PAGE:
Home > SQL2008 > Changing Gears again.. it’s the life of a DBA

Changing Gears again.. it’s the life of a DBA

When I last wrote my big project was to upgrade our primary business systems to SQL 2008 while we sourced a new application to replace our legacy one.  At the same time I’m a resource for the new application sourcing.

As I began planning upgrading my existing windows 2003/sql 2005 cluster I realized that the resources I needed for my upgrade were already hip deep into the sourcing project.  This kind of resources contention is never a good thing, especially because we are all still on the hook to support the environment and take care of the day to day business needs.

Being a cautious DBA I was planning a side by side upgrade instead of an in-place upgrade and this meant that all of our client workstations, reports, Access routines (gasp!  I know, we have them and rely on them), SSIS packages, etc would need to be pointed to the new cluster and tested before we could cut over.  It sounds like a short list and my first reaction was that it would be easy – we know where all the reports, access routines, etc live so no problem…

Once we dug in and detailed out all the different places that the instance name would have to be changed it became quite daunting very quickly.  Especially considering these systems, reports, packages, and Access routines would all be scrapped in just about 12 months with the new software we are sourcing.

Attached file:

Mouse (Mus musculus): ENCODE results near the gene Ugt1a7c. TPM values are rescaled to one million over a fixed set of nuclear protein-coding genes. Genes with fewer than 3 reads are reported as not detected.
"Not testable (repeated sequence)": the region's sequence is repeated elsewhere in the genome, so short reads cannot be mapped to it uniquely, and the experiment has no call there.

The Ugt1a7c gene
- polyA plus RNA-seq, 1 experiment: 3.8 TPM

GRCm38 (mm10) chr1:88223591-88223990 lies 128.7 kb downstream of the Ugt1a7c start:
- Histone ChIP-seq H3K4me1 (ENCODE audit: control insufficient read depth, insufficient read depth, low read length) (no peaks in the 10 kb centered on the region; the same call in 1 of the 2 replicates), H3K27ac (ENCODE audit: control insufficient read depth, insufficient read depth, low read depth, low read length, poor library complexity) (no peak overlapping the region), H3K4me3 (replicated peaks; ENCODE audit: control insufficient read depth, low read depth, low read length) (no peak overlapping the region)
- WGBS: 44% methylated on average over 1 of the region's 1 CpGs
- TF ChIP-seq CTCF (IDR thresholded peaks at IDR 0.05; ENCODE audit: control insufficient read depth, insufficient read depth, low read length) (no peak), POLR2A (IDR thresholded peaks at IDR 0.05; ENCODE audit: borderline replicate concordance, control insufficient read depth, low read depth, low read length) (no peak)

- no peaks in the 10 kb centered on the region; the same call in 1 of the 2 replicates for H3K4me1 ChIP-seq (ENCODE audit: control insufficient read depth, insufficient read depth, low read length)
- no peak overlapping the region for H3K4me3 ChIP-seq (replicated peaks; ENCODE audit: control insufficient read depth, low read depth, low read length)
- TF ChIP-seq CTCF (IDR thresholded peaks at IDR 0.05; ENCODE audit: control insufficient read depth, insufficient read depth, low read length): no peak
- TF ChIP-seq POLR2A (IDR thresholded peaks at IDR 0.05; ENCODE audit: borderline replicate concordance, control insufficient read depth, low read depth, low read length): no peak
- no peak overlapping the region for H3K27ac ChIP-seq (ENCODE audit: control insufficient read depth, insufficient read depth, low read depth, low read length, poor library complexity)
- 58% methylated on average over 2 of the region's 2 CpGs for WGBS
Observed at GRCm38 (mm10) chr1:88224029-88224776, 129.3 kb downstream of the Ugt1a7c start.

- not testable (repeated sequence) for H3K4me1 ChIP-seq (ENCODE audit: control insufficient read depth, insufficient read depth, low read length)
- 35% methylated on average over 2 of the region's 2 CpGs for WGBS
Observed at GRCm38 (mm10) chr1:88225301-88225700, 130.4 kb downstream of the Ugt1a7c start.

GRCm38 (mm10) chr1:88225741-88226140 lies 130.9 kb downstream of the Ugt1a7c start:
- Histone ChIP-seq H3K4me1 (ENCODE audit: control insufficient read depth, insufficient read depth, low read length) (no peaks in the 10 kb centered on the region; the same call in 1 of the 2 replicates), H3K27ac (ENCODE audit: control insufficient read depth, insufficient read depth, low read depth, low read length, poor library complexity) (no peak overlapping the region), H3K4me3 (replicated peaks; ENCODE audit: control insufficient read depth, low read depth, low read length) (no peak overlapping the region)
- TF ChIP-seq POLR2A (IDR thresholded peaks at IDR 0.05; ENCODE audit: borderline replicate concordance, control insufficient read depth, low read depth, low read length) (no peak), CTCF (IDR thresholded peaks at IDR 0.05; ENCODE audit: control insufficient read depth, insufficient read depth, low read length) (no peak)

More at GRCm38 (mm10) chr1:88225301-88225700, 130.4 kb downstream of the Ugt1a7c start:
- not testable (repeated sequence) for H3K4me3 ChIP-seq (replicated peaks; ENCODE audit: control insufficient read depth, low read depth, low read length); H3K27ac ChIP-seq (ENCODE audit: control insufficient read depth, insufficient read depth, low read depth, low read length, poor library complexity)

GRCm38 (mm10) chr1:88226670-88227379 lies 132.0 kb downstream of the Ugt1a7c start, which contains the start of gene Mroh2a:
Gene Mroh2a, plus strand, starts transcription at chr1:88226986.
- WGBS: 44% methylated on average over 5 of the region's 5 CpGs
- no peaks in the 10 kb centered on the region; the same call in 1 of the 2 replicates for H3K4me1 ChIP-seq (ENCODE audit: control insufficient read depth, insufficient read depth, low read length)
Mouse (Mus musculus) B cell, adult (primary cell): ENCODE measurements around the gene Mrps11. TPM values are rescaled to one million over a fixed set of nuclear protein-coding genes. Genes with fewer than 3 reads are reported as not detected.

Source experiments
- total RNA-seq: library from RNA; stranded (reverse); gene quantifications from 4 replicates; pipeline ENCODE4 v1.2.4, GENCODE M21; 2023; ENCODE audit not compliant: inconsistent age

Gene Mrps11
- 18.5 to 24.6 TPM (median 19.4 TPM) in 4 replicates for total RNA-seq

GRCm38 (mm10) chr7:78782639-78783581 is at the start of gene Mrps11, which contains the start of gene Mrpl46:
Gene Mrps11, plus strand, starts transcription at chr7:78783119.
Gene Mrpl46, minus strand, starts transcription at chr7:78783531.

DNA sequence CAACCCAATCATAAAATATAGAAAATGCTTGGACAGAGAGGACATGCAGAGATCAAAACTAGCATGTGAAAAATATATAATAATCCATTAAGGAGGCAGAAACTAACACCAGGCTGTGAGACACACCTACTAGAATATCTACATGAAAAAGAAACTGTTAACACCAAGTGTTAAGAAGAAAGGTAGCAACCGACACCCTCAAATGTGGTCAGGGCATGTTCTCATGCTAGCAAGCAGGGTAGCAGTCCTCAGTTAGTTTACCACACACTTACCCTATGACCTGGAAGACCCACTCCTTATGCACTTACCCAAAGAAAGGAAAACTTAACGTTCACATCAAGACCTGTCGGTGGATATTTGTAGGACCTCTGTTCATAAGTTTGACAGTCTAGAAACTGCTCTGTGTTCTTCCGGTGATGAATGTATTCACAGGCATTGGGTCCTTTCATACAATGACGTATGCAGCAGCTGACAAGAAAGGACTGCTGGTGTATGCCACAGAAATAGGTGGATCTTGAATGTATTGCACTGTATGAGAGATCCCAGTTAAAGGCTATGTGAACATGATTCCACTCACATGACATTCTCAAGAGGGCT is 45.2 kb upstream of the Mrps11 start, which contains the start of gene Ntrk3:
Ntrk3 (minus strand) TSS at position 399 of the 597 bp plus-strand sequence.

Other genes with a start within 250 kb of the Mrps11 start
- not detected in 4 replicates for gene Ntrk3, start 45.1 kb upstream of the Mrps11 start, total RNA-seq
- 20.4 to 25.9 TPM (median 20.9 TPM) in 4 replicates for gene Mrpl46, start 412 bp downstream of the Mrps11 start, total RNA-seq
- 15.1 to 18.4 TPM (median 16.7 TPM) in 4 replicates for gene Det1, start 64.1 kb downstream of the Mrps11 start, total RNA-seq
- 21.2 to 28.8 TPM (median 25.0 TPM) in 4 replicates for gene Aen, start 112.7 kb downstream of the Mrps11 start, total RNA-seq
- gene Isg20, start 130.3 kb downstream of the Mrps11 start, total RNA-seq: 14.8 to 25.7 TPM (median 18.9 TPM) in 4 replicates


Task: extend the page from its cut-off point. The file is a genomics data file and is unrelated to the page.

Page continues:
I made a quick couple of lists to help me decide if we should press on – it’s what I do as a first step when making a decision like this.
Pro’s to upgrading to 2008

* we’re back on a platform that  is supported under mainstream support

* I get to use page/row compression

Con’s to upgrading to 2008

* risk that we will miss something in testing and cause an outage for the business

* over allocation of people resources

* we have a stable system now, and upgrades introduce instability

I know there are more benefits to upgrading from 2005 to 2008 than I’ve listed, but to be honest, those are the two that we would have taken advantage of immediately.  After thinking a bit and talking to my team we made the decision to scrap the 2008 upgrade for these business systems.

So, it’s time to switch gears.  I’m focusing on gearing up with SQL 2012, evaluating Always On for HA, planning a new architecture for the new business systems, and keeping my old 2005 cluster running for the next 12 months.

My plan right now, is to make notes of what I’m learning as I go along here on my blog for my own reference – hopefully it will help you as well.

Categories: SQL2008
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